Does the High Price of Christmas Trees Feel Like an Obligation?

christmas tree

There have been stories in some of the local news outlets here in Mississippi about how the prices of live Christmas trees are higher than usual this year and continuing to rise. I am not sure if this is a national trend or just a local one, but I suspect that it may reflect the broader trend of rising prices we are seeing. I have certainly noticed this for food prices at the grocery store, though that seems to be about all I'm buying these days. I have two brief reactions to the news about rising Christmas tree prices.

First, it is unfortunate and I can empathize with those who may find themselves paying more. Much like rising prices in any other sphere, it sucks that the cost of living seems to be increasing at a faster rate than our paychecks. We'd all do well to remember that many of our neighbors are getting by (barely) on surprisingly small sums of money. Mississippi has a relatively low cost of living (one of few perks about the state), but it also seems to have lower wages. Anything that makes it more difficult than it already is for people to survive poses a problem. With as much as we have been hearing about some employers having difficulty finding people willing to work for them, we haven't heard nearly enough about what they are willing to pay and whether it is enough for people to live. I have my doubts.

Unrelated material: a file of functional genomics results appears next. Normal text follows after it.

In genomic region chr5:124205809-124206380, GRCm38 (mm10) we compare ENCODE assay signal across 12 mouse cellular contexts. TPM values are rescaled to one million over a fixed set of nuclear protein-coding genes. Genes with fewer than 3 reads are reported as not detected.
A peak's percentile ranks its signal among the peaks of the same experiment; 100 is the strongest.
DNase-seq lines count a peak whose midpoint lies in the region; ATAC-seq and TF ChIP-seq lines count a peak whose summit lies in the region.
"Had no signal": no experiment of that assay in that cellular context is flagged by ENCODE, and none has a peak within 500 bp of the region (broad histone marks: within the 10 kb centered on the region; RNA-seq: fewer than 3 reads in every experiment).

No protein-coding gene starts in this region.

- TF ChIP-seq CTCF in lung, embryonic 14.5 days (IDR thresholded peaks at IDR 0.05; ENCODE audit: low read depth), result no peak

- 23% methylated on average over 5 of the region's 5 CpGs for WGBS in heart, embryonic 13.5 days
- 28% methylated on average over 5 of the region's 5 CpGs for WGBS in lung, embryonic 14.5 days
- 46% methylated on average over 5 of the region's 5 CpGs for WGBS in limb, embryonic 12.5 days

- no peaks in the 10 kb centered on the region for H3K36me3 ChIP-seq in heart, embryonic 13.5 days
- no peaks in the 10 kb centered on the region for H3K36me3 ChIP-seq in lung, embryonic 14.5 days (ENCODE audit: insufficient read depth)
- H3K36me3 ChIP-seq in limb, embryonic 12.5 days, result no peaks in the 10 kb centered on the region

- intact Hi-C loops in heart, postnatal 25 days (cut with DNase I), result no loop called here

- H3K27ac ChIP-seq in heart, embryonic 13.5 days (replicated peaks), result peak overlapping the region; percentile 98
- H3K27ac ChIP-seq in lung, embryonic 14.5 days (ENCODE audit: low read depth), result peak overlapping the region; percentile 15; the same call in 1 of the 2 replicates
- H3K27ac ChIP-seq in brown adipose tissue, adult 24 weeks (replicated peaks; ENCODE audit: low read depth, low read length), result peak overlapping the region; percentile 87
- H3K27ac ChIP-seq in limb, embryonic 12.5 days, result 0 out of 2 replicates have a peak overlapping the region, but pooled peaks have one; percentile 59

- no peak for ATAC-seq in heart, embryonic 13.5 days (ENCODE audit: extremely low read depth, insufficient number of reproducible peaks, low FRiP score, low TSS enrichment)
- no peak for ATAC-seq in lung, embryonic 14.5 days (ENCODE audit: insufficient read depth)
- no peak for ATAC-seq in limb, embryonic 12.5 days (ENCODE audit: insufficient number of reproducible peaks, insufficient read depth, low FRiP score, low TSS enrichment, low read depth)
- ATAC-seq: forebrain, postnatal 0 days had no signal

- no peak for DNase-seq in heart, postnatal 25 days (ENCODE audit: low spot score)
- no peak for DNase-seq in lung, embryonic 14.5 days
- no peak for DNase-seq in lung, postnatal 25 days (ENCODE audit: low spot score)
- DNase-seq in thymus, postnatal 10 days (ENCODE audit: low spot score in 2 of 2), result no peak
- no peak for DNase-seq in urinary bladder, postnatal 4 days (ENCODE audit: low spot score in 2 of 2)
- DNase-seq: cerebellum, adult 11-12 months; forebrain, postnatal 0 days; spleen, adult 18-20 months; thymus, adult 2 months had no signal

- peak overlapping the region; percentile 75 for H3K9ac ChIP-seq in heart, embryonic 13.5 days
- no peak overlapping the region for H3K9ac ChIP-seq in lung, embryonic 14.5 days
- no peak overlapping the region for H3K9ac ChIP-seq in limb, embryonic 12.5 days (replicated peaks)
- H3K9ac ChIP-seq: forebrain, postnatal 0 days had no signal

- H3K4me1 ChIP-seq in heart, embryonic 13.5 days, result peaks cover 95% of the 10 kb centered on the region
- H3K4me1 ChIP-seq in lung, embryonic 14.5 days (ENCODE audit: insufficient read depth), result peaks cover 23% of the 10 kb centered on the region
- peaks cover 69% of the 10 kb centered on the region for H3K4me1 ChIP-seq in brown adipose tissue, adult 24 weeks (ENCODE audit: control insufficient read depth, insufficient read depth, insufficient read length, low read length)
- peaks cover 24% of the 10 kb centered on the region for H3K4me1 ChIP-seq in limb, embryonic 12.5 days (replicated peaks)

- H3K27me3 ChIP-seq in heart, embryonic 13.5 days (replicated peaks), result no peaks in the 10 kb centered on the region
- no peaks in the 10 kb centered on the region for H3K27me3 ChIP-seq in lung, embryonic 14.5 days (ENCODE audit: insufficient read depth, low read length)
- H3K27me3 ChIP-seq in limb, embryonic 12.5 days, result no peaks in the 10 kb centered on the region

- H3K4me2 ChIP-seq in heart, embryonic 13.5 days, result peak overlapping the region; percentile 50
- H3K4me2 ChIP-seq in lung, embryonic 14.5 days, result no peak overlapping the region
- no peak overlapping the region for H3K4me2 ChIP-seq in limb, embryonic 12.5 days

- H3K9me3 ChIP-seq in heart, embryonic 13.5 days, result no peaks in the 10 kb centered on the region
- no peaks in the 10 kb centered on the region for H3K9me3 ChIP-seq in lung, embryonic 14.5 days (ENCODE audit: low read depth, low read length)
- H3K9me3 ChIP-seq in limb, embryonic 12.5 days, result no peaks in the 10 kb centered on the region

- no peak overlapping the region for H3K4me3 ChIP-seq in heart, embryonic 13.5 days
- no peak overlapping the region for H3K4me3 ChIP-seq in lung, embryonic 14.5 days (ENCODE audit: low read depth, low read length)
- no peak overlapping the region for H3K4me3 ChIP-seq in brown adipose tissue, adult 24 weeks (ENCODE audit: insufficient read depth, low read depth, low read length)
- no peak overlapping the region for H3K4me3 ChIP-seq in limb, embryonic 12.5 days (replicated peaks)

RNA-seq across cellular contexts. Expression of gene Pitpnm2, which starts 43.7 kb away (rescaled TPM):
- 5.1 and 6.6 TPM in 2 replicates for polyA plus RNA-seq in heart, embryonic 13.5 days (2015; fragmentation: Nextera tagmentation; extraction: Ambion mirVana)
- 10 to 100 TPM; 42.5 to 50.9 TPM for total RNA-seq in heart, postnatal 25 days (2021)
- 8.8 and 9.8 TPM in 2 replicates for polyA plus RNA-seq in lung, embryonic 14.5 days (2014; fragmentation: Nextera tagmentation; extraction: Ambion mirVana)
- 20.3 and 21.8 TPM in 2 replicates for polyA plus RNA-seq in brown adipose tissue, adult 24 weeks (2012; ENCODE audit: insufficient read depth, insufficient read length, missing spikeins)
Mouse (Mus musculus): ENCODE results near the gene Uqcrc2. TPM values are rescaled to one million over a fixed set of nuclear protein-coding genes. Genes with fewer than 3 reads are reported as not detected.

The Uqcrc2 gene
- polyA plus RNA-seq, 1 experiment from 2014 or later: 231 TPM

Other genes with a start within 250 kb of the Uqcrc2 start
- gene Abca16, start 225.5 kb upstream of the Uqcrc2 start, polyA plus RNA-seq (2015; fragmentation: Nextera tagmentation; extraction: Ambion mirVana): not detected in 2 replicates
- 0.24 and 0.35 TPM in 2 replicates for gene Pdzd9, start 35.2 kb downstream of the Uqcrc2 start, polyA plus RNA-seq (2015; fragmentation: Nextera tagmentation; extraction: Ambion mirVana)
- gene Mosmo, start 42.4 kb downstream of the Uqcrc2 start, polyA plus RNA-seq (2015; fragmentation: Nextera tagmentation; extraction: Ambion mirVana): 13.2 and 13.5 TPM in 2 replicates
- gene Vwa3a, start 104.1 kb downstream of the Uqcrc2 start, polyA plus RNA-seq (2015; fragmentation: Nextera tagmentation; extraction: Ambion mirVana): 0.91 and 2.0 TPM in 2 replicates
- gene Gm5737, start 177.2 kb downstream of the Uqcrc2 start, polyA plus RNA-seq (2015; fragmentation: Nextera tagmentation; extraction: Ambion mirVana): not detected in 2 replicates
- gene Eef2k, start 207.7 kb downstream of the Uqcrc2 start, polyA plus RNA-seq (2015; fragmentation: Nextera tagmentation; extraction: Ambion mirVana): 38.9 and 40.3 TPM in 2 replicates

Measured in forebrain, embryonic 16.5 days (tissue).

My second reaction is pretty much what you'd expect it to be. I find it hard to get too worked up over Christmas trees in particular because they are about as far from a necessity as anything I can imagine. Some of us haven't had one in decades. And of course, real Christians do not bother with Christmas trees anyway because their bible clearly forbids them. So while rising prices are a problem, they strike me as less so in this case. So while I certainly can empathize with the handful of non-Christians in Mississippi who might discover higher prices at the Christmas tree lots this year, I'd just remind them that they are under no obligation to buy one. None of us are.

I am aware that some will protest that they cannot feel properly festive without a Christmas tree. I'm skeptical of that, though it may mean that they have become overly attached to a narrowly defined tradition. Perhaps they should consider expanding their tradition to provide greater flexibility or even re-inventing it. I'd say the same for the crazed consumerism and the sense of pressure many experience to buy gifts for people they don't particularly like. While it is true that we are expected to live this way, I'd note that we are also expected to conform to various religious traditions and don't seem to worry too much about doing so.